Prebiotics and Probiotics: Everything You Need to Know for a Healthy Gut

Prebiotics and probiotics have gained a lot of attention in recent years and even though they sound similar, they have very different roles in maintaining your health. You may not realise it, but we have trillions of microscopic bacteria living in our bodies. So many in fact, that scientists believe there are more bacteria in our body than there are human cells. But the question arises, what benefits do these bacteria actually have, and how do they survive?

What are Probiotics?

In short, probiotics are the live bacteria and yeasts that live in or on our body. Generally, you will find these on any part of the body that has contact with the outside environment. This includes on our skin, in our mouth, and in our gastrointestinal tract. Probiotics are the ‘good’ microorganisms that provide a range of health benefits, but our body also houses ‘bad’ microorganisms, and a balance of the two is necessary for optimal health. The ecosystem in which all these microorganisms live is called a microbiome.

The way that probiotics are identified breaks them down into the Genus, Species and Strain of the bacteria. For example, a common probiotic you may have heard of is Lactobacillus rhamnosus GG. In this case Lactobacillus is the Genus, rhamnosus is the Species and GG is the Strain. There are thousands of different species and strains that we are aware of, and many that scientists are yet to discover. This is why probiotics can be very challenging to understand, and why our knowledge on them is still very limited and constantly changing.

What are Prebiotics?

Prebiotics are fibres found in plant foods that the human body can’t digest, but the probiotics living in us can. As the fibre continues along the gastrointestinal tract without being digested, it reaches the large intestine where the majority of probiotics live. Here, the probiotics feed on the prebiotics (fibre), allowing them to thrive and carry out their required roles.

Much like we all have our own food preferences, probiotics do too. Each specific type of probiotic prefers feeding on different prebiotic fibres from different plants, and that is why it is so important for us to consume a wide variety in our diet. On average, we should be aiming to consume around 30 different plant foods per week. This may sound like a lot, but it is extremely doable!

What are the health benefits of prebiotics and probiotics?

Now that you have an overall idea of what probiotics and prebiotics are, let’s look at what health benefits they can provide. Probiotics have a variety of health benefits, including:

  • Maintaining healthy bowel function
  • Alleviating symptoms of Irritable Bowel Syndrome (IBS)
  • Supporting vaginal flora
  • Improving symptoms of poor mental health
  • Assisting in immune system function
  • Treating eczema and other skin conditions
  • Creating nutrients such as vitamin K and short chain fatty acids

Obviously to provide any of these benefits, probiotics require the fuel, or food, to continue to survive. This means that we must consume adequate amounts of prebiotics consistently in our diet to maintain a well functioning gut microbiome.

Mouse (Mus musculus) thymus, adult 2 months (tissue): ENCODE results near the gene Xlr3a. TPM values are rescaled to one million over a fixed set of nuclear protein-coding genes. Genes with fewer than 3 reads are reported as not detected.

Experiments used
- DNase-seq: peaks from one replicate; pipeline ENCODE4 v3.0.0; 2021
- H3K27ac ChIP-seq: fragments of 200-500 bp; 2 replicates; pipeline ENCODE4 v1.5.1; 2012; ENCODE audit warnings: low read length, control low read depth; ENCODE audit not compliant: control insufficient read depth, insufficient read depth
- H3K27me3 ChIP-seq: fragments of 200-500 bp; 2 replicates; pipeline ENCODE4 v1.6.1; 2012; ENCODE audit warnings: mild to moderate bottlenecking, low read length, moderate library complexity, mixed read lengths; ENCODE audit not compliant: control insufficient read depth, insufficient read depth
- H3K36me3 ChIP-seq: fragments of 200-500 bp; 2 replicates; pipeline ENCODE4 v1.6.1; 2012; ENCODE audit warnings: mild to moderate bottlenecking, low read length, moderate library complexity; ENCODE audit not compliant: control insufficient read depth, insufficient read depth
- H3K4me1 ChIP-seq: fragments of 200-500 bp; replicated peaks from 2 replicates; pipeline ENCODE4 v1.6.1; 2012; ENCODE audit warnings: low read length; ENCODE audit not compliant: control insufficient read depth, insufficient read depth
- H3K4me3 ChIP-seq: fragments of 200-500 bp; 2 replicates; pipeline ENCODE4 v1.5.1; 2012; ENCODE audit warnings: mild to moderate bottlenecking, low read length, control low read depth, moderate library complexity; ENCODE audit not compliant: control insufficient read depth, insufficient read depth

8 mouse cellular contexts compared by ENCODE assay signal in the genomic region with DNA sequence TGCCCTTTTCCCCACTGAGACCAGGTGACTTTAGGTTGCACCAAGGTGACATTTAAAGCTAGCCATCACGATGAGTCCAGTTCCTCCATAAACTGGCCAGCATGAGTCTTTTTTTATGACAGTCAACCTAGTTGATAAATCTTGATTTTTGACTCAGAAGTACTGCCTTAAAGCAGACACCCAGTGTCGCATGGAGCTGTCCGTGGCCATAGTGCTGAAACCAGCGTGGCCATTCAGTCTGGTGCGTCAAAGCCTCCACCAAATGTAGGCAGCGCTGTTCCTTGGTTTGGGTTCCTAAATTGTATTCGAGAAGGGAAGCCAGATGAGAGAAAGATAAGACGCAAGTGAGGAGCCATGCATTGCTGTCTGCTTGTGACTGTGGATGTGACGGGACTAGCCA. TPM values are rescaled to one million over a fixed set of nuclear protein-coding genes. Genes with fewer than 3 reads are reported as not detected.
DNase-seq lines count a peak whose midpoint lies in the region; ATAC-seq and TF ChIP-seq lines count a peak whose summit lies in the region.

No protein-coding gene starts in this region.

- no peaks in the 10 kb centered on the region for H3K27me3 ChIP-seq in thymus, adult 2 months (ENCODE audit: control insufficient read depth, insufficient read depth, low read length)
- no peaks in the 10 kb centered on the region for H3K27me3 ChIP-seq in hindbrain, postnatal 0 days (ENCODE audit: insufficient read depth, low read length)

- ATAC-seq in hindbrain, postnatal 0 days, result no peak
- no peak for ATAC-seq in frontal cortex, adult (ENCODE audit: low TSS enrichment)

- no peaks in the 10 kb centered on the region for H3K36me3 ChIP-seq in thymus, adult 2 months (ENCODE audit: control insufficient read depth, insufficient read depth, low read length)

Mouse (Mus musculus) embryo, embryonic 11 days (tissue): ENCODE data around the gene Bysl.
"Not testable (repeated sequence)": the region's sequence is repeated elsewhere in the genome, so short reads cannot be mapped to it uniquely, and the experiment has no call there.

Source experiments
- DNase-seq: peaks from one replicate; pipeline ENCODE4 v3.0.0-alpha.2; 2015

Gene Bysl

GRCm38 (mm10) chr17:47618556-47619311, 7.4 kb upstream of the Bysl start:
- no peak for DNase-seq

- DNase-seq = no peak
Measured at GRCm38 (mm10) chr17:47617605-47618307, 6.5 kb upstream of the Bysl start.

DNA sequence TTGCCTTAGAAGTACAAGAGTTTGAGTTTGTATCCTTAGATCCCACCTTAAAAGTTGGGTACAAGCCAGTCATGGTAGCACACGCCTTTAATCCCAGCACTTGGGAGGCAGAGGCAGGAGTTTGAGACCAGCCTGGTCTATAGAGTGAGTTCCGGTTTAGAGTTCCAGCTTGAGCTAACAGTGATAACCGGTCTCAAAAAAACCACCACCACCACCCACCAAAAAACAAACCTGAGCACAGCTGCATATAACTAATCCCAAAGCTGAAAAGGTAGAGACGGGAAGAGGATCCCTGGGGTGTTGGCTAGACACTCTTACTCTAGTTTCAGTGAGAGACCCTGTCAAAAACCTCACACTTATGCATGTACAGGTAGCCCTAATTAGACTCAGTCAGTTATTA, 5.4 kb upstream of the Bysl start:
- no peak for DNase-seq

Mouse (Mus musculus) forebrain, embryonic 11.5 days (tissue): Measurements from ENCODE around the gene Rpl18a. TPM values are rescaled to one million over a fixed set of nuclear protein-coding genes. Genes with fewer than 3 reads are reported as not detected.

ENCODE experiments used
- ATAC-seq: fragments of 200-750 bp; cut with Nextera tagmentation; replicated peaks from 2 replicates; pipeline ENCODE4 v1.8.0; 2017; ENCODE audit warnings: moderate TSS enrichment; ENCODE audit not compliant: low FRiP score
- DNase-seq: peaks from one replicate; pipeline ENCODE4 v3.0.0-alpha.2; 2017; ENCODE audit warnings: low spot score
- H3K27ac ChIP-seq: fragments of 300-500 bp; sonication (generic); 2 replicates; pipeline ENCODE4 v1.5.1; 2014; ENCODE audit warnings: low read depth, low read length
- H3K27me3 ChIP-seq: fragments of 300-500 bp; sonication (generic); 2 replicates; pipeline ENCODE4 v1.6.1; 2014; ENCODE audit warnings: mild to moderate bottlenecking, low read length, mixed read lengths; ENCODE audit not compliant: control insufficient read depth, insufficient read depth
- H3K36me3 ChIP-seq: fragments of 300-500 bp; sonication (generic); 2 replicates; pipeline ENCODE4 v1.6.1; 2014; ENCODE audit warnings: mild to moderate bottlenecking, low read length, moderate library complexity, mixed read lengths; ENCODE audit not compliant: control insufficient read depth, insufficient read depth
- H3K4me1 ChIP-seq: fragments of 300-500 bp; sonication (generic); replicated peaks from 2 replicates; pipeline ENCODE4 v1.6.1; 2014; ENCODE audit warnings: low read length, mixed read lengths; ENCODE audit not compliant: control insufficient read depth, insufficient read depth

Supplements versus Dietary intake

This is a controversial topic, with some saying we should supplement, and some saying there is no benefit over consumption through food. For a generally healthy individual, that has no chronic gut disturbances, skin issues or other conditions that may benefit from probiotic supplementation, there is no real reason to take a probiotic supplement. Consuming probiotics through the diet should be sufficient enough. Here is a list of foods that contain beneficial probiotics that you can include in your diet:

  • Yoghurt
  • Sauerkraut
  • Kimchi
  • Kefir
  • Some pickled vegetables
  • Miso

In saying this, some individuals such as those who suffer from IBS, eczema, or have recently taken antibiotics, may benefit from taking specific strains of probiotics. It is recommended that you visit a health professional or your local health food store to discuss which probiotics may be best suited to your symptoms.

A similar assumption can be made for prebiotics. Before you go out and buy expensive supplements, remember that prebiotics can be found in a lot of foods. Because they are a form of fibre, they are found in vegetables, fruits, legumes, and wholegrains. Some foods with very high prebiotic content include:

  • Bananas (especially unripe)
  • Oats
  • Berries
  • Jerusalem artichokes
  • Dandelion greens
  • Garlic
  • Leeks
  • Apples
  • Chickpeas
  • Lentils

Because prebiotics are a fibre source, increasing your intake too quickly, or having too much can cause some gut disturbances such as flatulence and abdominal pain. To avoid this, increase your intake of fibrous plant foods slowly week by week and consume adequate amounts of water daily.

In Summary

There is no doubt that prebiotics and probiotics are essential for our health and provide an array of benefits to our bodies. Although they have very different roles, they do need one another to work most efficiently. Luckily, we can get both prebiotics and probiotics from our diet, and supplemental forms are easily accessible in most pharmacies and health food shops.

Eve Nutritionist

Eve Bishop

This blog was written by Eve, Nutritionist at Nourish Health